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Proceedings Paper

Comparison of air space measurement imaged by CT, small-animal CT, and hyperpolarized Xe MRI
Author(s): Aniseh Madani; Steven White; Giles Santyr; Ian Cunningham
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Paper Abstract

Lung disease is the third leading cause of death in the western world. Lung air volume measurements are thought to be early indicators of lung disease and markers in pharmaceutical research. The purpose of this work is to develop a lung phantom for assessing and comparing the quantitative accuracy of hyperpolarized xenon 129 magnetic resonance imaging (HP 129Xe MRI), conventional computed tomography (HRCT), and highresolution small-animal CT (μCT) in measuring lung gas volumes. We developed a lung phantom consisting of solid cellulose acetate spheres (1, 2, 3, 4 and 5 mm diameter) uniformly packed in circulated air or HP 129Xe gas. Air volume is estimated based on simple thresholding algorithm. Truth is calculated from the sphere diameters and validated using μCT. While this phantom is not anthropomorphic, it enables us to directly measure air space volume and compare these imaging methods as a function of sphere diameter for the first time. HP 129Xe MRI requires partial volume analysis to distinguish regions with and without 129Xe gas and results are within %5 of truth but settling of the heavy 129Xe gas complicates this analysis. Conventional CT demonstrated partial-volume artifacts for the 1mm spheres. μCT gives the most accurate air-volume results. Conventional CT and HP 129Xe MRI give similar results although non-uniform densities of 129Xe require more sophisticated algorithms than simple thresholding. The threshold required to give the true air volume in both HRCT and μCT, varies with sphere diameters calling into question the validity of thresholding method.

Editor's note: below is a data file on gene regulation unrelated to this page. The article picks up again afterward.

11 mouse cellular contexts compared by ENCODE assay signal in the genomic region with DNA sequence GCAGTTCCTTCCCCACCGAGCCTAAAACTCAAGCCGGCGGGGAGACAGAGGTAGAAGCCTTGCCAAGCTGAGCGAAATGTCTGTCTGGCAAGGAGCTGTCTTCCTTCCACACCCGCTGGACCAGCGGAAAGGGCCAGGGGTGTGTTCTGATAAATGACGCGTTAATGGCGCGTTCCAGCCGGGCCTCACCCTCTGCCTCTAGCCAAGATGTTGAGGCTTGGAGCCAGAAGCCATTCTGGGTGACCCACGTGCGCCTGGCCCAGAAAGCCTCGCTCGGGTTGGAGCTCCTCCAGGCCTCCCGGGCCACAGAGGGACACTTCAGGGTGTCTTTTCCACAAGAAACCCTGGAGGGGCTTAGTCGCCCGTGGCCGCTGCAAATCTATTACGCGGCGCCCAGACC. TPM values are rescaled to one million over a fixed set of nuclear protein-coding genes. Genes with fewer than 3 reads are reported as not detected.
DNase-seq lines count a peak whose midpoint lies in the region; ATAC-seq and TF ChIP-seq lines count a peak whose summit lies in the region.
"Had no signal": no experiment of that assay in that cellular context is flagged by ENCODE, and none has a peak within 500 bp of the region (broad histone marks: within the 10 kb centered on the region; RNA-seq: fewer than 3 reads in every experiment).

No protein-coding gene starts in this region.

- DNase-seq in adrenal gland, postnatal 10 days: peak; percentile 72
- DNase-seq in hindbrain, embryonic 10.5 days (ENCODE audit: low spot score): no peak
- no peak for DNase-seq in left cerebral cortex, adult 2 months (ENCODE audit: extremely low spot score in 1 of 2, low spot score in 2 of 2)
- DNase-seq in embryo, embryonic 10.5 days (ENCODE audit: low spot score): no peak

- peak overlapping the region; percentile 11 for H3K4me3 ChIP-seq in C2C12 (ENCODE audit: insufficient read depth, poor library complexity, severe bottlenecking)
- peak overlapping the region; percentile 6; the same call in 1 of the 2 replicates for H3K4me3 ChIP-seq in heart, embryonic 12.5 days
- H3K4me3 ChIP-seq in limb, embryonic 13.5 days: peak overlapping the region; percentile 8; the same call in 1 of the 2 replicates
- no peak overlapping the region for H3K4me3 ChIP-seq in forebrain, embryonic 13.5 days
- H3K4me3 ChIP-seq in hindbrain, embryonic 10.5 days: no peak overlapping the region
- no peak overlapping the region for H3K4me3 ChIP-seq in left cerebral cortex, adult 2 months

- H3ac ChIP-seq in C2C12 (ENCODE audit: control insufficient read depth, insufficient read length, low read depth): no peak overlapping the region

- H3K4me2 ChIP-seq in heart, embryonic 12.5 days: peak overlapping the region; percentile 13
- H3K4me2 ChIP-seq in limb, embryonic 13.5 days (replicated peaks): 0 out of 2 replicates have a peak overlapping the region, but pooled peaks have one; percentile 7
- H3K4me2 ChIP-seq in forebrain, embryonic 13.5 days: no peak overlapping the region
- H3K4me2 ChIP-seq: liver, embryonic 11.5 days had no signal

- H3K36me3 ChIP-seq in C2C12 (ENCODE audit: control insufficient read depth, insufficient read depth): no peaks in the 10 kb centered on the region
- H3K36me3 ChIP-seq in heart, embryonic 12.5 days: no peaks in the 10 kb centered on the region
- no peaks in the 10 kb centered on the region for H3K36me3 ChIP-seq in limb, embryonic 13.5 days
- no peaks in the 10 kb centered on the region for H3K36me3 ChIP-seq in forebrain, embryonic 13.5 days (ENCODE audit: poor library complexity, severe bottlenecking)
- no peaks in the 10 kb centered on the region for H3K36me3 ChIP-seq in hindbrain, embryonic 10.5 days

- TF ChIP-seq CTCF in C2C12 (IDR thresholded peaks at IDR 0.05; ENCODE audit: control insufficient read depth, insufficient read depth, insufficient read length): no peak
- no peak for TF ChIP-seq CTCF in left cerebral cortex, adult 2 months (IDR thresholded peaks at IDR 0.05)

Paper Details

Date Published: 20 April 2005
PDF: 6 pages
Proc. SPIE 5745, Medical Imaging 2005: Physics of Medical Imaging, (20 April 2005); doi: 10.1117/12.594915
Show Author Affiliations
Aniseh Madani, Robarts Research Institute (Canada)
The Univ. of Western Ontario (Canada)
Steven White, Carleton Univ. (Canada)
Giles Santyr, Robarts Research Institute (Canada)
Carleton Univ. (Canada)
Ian Cunningham, Robarts Research Institute (Canada)
The Univ. of Western Ontario (Canada)


Published in SPIE Proceedings Vol. 5745:
Medical Imaging 2005: Physics of Medical Imaging
Michael J. Flynn, Editor(s)

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